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Used car review Holden Zafira 2001-2006

Graham ?Smithy? Smith reviews the used Holden Zafira ? 2001-2006, its fine points, its flaws and what to watch for when buying it.

Transporting a family always presents parents with a dilemma, the bigger the family the bigger the dilemma. Many parents have resorted to driving their families in big, heavy four-wheel drives, which seem to have become the station wagon of the 21st century.

But there are other, more efficient means of getting the family members to where they need to be. Vehicles like the Holden Zafira compact peoplemover, which was cleverly conceived to transport up to seven people, large and small, as well as the gear they need to take with them in a flexible package that covered most family transport needs.


While four-wheel drives, some people call them SUVs or Sports Utility Vehicles, have become the fashionable mode of family transport they come with lots of downsides. They’re big, heavy, and with all of that four-wheel drive gear underneath they guzzle fuel like there’s no tomorrow.

Having bought them many families fall out of love with them when they realize they steer like the Queen Mary and are about as big as the mother ship when they have to navigate their way through the morning school rush or the supermarket grand prix.

If that’s not enough to put the wind up them, the shock that comes with every stop at the servo is surely enough to put them off their juggernaut. Of course they always have the ability to drive their four-wheel drive offroad on that long dreamt of trip of a lifetime, the one they never seem to get around to.

In the meantime they’re driving the extra drive gear under the front of the car, and using up fuel for no reason. Four-wheel drives, SUVs, are an inefficient, expensive way of getting the family around if you don’t need to leave the blacktop.

Holden’s Zafira was conceived by Opel in Europe, but built in Thailand, before undergoing a badge transplant and an ‘Australianisation’ program to emerge as a Holden. It’s the European interpretation of family transport.

The Zafira was based on the Astra platform with its compact external dimensions, but the compact exterior didn’t compromise the interior efficiency, which boasted a flexible seating layout that would accommodate up to seven in three rows of seats.

Holden called it the ‘Flex 7’ seating system because it could be altered to be a two-seater, a five seater or a seven seater through a simple, but clever folding system. By folding one or more of the seats the Zafira’s interior could be rearranged to accommodate all sorts of items of luggage, sports gear, camping equipment or whatever was needed to transport home from the shops, hardware store or wherever. Being based on a passenger car platform the upright Zafira was relatively easy to get in and out of, there was no climbing up into the cabin as there is with a high-riding four-wheel drive.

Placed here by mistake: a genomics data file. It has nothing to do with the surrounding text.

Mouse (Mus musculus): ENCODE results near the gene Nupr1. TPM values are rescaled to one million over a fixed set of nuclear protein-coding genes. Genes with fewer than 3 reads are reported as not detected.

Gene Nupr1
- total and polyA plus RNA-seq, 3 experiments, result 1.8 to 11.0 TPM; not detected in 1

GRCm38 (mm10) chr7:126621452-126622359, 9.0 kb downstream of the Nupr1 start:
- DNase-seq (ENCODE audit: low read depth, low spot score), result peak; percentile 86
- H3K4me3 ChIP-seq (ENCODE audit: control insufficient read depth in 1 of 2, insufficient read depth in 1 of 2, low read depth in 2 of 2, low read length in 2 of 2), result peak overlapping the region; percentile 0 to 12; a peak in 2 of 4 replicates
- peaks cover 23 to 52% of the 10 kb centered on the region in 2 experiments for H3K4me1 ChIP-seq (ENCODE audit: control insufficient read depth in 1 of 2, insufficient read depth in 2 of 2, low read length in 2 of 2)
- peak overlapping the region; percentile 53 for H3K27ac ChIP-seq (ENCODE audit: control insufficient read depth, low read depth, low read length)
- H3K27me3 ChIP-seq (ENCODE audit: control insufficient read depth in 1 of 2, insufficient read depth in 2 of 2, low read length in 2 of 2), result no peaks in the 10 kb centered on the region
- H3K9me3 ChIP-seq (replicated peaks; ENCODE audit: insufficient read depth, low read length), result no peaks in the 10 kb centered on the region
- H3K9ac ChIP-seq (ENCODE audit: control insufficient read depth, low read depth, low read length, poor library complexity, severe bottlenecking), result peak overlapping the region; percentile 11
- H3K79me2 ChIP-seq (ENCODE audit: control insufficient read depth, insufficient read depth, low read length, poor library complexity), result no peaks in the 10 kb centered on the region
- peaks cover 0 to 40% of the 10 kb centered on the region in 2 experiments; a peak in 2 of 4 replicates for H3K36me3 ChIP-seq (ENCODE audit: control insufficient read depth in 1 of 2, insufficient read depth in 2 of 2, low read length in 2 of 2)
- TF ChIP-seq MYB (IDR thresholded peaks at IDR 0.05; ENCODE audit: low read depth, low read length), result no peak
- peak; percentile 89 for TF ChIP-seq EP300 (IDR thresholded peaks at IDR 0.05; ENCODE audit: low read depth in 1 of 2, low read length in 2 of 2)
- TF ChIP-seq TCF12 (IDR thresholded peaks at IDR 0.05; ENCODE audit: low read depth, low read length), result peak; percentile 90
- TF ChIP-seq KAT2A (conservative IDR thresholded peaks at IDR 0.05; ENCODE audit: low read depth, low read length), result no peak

There was one engine, a 2.2-litre double overhead camshaft four-cylinder, offered in the Zafira. Its peak power was 108 kW developed at 5800 revs, while it developed its maximum torque of 203 Nm at 4000 revs. It could be linked to either a five-speed manual gearbox or a four-speed automatic.

For a family’s peace of mind the Zafira came with an impressive complement of features, both safety and comfort. Among them were ABS antiskid brakes, traction control, dual front airbags, air, cruise, power steering, power windows and mirrors, adjustable steering wheel, central locking and six-speaker CD sound.

An update in 2003 brought even more interior flexibility with a 40/20/40 split-fold second row seat. Comfort was improved for the driver with a height adjustable seat. At the same time Holden released an additional model, the Equipe, a limited edition model with extra gear, including 15-inch alloy wheels, front fog lamps, roof racks, power rear windows, trip computer and a cargo blind for security.


While some families realized the value of the compact size and flexible interior of the Zafira it didn’t capture the attention of the wider driving public who seemed to have decided the SUV was for them. For that reason the Zafira wasn’t a huge seller for Holden and was dropped in 2006. It still represents value when a regular wagon can be found for $12,000 (2001) to $20,000 (2006). A limited edition 2003 Equipe will cost $16,000-$17,000.


Owners say they have little trouble with the Zafira, which suggests it was a well-built car that is holding up well as time goes by. The camshafts in the 2.2-litre engine are chain driven so there’s no maintenance required as there would be with a belt. Check cars thoroughly for wear and tear caused by tots; also check for collateral damage from its life in the tough unforgiving world of the school and supermarket.


The Europeans rated the Zafira three out of five in their NCAP test, which is a pass, but not a great result. The Zafira does have a comprehensive package of passive and active safety systems, including ABS antiskid brakes, traction control, and dual front airbags. It also has lap/sash seat belts for all occupants, as well as pyrotechnic seat belt pretensioners and belt force limiters. Child restraint anchor fittings were standard.